GAFFNEY, SC (FOX Carolina) – We follow the memorial garden set up to honor pillars in Gaffney’s black history.
Back in January, $350,000 was allocated from the funds to help fight the disease COVID-19 to create the Glymph Memorial Garden.
After public opinion, back in March, the garden is almost finished.
The monument was erected near Gaffney’s former black business district until it was destroyed by fire. The groups behind it say it will be a place to reflect on the black pioneers who helped make Gaffney what it is today.
dr. Kim Smith is a donor whose family and church have a brick in the garden.
“The black economy was located here. And he needs recognition,” Smith said.
What was once dirt now has a fully built monument complete with a brick path and seating.
Councilor Millicent Norris put a lot of effort into making this happen.
“The bricks represent the businesses that were in this area — the Black Business District. And we also have family bricks,” said Norris.
The intersection of N. Petty Street and ELM Rosemond Lane was a thriving neighborhood full of black businesses decades ago, such as Foster’s Funeral Home, Dr. Norris’ Office and Clarence Glymph’s Market—after which the project was named.
Jamil Dyair Steele is the artist behind the mural.
“In the 1940s, that was a difficult task, given that we didn’t have much in the African-American community. So I want to tell that story,” Steele said.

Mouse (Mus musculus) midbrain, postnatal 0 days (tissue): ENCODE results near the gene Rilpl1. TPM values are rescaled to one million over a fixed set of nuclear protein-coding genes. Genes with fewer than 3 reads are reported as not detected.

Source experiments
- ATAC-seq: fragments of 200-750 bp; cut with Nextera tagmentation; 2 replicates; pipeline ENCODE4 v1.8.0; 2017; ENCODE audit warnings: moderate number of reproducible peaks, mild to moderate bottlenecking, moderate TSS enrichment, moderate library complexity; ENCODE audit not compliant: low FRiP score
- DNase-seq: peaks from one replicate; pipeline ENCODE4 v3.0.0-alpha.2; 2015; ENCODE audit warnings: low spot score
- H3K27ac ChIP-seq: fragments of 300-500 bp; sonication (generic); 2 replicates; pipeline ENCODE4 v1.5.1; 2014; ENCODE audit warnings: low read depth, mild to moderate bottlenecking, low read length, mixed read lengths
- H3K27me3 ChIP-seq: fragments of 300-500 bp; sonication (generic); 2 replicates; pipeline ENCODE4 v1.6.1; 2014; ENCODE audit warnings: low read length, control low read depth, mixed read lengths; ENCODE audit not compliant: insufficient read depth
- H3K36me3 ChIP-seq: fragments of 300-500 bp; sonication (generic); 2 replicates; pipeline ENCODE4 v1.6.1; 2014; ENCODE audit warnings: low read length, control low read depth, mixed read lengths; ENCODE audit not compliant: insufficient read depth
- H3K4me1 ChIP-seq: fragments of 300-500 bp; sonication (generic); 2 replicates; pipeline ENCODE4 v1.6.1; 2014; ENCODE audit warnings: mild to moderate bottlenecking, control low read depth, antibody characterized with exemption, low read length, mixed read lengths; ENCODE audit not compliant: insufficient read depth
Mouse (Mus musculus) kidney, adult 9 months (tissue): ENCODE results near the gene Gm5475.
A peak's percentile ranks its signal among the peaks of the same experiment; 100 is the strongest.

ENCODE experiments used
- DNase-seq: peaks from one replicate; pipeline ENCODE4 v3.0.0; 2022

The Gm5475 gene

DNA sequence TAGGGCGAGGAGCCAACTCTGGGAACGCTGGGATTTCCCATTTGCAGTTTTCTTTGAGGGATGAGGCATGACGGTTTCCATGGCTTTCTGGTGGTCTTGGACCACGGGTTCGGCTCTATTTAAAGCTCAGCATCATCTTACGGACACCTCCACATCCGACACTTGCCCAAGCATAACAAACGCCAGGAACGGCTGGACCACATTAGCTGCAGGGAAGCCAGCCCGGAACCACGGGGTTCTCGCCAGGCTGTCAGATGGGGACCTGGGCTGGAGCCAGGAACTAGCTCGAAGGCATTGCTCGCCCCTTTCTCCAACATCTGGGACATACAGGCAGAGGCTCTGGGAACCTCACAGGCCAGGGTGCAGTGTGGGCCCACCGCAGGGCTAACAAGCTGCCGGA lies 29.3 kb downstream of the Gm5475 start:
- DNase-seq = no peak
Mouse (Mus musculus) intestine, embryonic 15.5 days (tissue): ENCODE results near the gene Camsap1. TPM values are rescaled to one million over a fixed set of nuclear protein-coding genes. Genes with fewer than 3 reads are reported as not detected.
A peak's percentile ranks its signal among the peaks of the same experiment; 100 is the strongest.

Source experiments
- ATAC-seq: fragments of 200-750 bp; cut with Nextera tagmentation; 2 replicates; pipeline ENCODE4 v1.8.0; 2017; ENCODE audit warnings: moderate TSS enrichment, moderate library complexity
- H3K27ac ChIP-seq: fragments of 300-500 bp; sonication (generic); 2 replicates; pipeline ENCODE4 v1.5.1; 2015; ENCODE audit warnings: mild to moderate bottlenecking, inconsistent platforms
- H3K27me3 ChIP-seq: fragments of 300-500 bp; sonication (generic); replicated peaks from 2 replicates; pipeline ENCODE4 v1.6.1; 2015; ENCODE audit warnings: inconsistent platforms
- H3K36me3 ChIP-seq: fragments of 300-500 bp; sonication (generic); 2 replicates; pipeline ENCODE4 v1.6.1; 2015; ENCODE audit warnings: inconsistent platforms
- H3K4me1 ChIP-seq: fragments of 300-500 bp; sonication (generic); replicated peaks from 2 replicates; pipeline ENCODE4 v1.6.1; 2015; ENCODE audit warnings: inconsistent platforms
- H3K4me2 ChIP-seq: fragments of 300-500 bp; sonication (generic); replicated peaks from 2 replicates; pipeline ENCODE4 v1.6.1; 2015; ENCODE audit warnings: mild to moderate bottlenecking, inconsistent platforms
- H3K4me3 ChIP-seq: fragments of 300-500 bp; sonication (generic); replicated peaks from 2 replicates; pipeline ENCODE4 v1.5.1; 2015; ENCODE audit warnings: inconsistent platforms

All that remained was to finish the mural. It’s a job Steele doesn’t take lightly — commuting from Charlotte while being a teacher.
“You’re actually going to see roots going into the ground,” Steele said, “And under the ground, they’re going to run through the entire mural. And on every root there will be family names.”
And it will stretch from the image of Gaffney peach trees.
Some call the black business district “Spade Town,” but Smith sees more than that.
“It’s wonderful,” Smith said, “It’s just something this area needs. I call it Black Wall Street. It’s not Spade Town.”
Now there is light for untold history – commemorating people who may have been forgotten for generations to come.
“It’s very meaningful to me because my uncle, Tom Greene, was one of the first black city councilmen to be sworn in,” Norris said, “So to me it’s like Glymph’s dream was to be on the city council. . And we honor the people who made that dream come true.”
Steele says the art should be finished in early 2023. There will be an official ribbon-cutting ceremony in March. A year has passed since the open door of the idea.
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